All About BC-STV
Q and A
Citizens’ Assembly

Got A Question?

Why we might want it

What are the problems with the current system?

First of all, MLAs are torn between loyalty to their political party and allegiance to the voters who elected them. This extreme party discipline is especially bad for the Interior. We are the province's economic powerhouse, yet our MLAs are muzzled at a time when we need them to speak out forcefully about rural and northern concerns.

Second, excessive power is concentrated in the Premier's office. The legislature, which is supposed to be a check on the power of the Premier and Cabinet, is reduced to rubberstamping politics worked out behind closed doors. We end up with four years of elected dictatorship. Under the current system, political parties are too powerful, breeding arrogance in government and an ongoing circus of fiascos and scandals.

Third, there is lack of proportionality that distorts election results. In the 2001 election, the NDP and Greens received 34% of the vote; yet only 2 opposition candidates were elected, compared to 77 for the Liberals. In 1996, the situation was reversed with the Liberals receiving more votes than the NDP, yet losing the election.

Lastly, the current electoral process fosters an extremely partisan political culture, resulting in huge swings in government policy after each election and an ugly political atmosphere. A new government gets elected, and spends the next four years burning down and dismantling whatever the previous government put in place. Is it any wonder British Columbians feel that our province is treading water?

How will BC-STV improve things?

BC-STV gives voters more choice and better representation. Each riding will have up to 7 MLAs depending on population, and voters will rank candidates 1... 2... 3... in order of preference. Prince George and region will have an expanded riding (about the size of a federal one), with likely 3 MLAs representing us. The number of MLAs relative to population will remain the same as now.

A problem with the current electoral system is that you don't have much choice and are stuck with just one MLA per riding, who, chances are, you don't agree with or is from a different party than yours. Even worse, the MLA might not be very good at representing you. Under BC-STV's multi-member ridings, voters will not be restricted to that one MLA, but have access to and be represented by other MLAs also. This is especially beneficial for voters in smaller towns like Mackenzie, McBride, and Vanderhoof, who often feel neglected. Under this new system, MLAs will rush in (and compete) to fill any gap in the riding (rural area, small town, or city neighborhood) where voters are not being represented. Hardworking MLAs will be rewarded on election day.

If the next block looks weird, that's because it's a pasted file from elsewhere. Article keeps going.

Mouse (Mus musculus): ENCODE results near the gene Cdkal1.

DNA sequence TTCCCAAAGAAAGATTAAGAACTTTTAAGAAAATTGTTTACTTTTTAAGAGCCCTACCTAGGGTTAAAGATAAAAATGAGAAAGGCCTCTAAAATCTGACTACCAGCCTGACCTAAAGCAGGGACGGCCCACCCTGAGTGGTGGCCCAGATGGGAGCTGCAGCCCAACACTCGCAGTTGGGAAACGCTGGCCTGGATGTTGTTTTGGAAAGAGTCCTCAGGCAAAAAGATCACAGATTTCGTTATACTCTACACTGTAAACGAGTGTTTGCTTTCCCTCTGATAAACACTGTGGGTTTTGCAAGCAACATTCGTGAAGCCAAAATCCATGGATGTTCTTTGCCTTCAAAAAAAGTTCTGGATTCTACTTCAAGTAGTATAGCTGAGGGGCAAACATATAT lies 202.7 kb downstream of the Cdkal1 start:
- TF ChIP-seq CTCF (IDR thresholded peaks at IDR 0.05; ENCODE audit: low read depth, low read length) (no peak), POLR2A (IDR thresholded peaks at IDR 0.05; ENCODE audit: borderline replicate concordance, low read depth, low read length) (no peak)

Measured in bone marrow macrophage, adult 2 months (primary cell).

A unique feature of BC-STV is its tendency to relax party discipline. In multi-member ridings, candidates will run against candidates from their own party in addition to those from other parties. This means that successful candidates will need strong local roots and pay close attention to voters' views in order to distinguish themselves from the pack. Candidates who put party headquarters first at the expense of voters will not fare well. In addition, a relaxation in party discipline gives MLAs more clout in the Legislature to act as a check on the power of the Premier's office.

BC-STV is a more proportional system than the current one, and will result in a diverse Legislature that better reflects the voting preferences of British Columbians. Electing small parties or independents is easier under BC-STV. In Ireland, which has STV, about 10% of representatives are independents. Instead of bitter partisanship and wild swings in public policy, BC-STV will tend towards a more coalition-style Legislature and more civility in debate.

ith the Citizens' Assembly process, for the first time in Canadian history, ordinary citizens have the opportunity to set the rules for elected politicians, rather than politicians setting the rules for themselves. BC-STV is a step forward for voter empowerment. We should take that step.

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